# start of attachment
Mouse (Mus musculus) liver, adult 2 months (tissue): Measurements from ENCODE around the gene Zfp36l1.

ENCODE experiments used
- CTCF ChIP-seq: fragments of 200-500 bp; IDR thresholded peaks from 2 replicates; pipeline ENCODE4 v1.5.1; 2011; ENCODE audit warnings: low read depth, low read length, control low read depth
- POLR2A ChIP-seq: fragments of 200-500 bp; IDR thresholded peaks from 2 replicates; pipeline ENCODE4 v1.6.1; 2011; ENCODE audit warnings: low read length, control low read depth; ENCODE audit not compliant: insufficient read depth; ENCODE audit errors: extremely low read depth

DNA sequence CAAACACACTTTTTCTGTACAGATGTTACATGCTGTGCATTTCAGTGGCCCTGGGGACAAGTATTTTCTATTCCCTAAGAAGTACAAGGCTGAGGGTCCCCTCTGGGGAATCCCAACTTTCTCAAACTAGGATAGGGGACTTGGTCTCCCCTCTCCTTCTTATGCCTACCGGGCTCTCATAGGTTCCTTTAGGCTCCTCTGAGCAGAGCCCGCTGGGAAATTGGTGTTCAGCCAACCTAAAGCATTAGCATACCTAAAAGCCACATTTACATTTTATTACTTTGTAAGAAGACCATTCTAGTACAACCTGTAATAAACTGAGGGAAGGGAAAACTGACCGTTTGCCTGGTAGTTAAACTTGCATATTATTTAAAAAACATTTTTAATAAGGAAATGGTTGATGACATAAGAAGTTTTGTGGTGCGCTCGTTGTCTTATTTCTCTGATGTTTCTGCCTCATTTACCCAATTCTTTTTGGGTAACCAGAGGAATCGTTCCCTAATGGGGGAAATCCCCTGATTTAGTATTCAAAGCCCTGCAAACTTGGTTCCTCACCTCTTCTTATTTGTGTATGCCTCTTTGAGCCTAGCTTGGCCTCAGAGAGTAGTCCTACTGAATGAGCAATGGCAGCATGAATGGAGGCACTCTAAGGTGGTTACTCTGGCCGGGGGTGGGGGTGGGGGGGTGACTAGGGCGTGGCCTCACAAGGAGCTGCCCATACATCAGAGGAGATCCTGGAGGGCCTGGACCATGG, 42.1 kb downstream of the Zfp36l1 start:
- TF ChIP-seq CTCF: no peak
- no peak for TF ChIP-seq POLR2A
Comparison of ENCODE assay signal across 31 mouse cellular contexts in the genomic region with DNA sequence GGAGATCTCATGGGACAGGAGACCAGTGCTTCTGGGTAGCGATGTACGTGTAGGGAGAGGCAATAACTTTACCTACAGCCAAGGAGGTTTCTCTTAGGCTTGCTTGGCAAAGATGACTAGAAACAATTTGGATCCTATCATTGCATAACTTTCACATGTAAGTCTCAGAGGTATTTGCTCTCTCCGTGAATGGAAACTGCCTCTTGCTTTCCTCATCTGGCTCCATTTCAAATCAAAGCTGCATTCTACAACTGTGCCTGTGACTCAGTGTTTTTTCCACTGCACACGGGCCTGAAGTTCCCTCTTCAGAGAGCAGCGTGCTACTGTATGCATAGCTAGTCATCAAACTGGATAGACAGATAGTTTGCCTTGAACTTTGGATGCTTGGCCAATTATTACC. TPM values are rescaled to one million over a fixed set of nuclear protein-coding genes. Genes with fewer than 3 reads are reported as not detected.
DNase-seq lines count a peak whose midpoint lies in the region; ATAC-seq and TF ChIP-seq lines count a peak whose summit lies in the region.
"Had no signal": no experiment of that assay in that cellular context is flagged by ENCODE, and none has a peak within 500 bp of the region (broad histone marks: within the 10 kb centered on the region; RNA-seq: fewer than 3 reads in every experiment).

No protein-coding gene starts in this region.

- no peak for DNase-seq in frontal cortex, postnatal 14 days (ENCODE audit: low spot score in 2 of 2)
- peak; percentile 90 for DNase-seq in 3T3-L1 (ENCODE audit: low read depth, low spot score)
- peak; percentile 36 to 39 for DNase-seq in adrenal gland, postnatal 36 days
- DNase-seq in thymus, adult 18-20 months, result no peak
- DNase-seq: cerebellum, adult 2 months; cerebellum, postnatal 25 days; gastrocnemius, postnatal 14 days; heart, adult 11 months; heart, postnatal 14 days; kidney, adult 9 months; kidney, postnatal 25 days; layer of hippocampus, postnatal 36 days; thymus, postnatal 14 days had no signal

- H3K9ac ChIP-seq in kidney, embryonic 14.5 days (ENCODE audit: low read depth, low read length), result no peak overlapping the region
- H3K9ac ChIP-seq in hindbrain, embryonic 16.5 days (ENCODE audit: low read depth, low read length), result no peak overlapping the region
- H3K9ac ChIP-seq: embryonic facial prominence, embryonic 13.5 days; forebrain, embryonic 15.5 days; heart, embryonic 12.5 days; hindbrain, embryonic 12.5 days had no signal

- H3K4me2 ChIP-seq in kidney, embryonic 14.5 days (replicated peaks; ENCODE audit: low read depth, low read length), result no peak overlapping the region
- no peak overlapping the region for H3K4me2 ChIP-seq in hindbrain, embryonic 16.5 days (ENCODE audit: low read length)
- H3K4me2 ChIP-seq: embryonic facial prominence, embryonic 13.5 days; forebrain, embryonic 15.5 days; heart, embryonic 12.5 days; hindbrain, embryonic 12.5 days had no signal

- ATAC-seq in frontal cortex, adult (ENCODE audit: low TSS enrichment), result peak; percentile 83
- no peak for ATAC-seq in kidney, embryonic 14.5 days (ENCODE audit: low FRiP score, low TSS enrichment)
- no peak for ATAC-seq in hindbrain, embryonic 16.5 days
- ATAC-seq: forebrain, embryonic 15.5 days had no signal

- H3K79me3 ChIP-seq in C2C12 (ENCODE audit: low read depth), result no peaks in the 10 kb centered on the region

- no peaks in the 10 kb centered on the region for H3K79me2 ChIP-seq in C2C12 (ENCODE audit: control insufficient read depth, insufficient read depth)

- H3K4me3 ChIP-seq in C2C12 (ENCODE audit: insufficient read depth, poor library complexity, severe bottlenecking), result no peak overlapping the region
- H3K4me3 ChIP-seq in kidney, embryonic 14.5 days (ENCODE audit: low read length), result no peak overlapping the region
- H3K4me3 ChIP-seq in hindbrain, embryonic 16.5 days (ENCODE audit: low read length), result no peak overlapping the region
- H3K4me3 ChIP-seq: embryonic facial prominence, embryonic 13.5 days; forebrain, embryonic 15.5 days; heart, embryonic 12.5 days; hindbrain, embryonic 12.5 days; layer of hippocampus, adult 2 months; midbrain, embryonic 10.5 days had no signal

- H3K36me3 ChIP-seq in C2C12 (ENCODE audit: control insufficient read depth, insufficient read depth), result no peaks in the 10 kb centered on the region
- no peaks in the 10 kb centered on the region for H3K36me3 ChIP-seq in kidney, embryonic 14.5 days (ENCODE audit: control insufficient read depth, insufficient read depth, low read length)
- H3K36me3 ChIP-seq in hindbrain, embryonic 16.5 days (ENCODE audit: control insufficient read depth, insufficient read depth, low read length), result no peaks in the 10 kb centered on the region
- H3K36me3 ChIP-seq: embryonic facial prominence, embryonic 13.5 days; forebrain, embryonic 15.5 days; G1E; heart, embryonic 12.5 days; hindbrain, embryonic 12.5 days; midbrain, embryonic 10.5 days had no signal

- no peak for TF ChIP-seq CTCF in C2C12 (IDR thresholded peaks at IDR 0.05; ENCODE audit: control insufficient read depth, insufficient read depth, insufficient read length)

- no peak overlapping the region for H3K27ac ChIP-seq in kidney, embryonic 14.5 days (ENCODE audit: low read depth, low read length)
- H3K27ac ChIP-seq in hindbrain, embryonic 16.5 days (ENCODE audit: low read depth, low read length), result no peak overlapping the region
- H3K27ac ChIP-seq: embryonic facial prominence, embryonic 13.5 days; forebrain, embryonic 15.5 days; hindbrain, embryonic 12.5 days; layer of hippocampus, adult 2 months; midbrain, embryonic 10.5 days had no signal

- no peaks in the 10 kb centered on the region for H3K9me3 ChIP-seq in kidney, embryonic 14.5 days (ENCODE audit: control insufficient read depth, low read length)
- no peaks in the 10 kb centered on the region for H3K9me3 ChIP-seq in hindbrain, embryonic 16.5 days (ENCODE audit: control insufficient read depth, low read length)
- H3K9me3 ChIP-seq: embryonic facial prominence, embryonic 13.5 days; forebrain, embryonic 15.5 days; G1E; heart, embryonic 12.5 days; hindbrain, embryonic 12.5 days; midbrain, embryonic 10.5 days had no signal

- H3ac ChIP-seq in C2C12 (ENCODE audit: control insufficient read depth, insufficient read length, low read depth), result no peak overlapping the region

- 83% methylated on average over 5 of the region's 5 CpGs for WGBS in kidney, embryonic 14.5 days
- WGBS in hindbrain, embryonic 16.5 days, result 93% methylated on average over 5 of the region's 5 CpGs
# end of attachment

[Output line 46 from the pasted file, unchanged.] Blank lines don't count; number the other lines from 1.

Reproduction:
- WGBS in hindbrain, embryonic 16.5 days, result 93% methylated on average over 5 of the region's 5 CpGs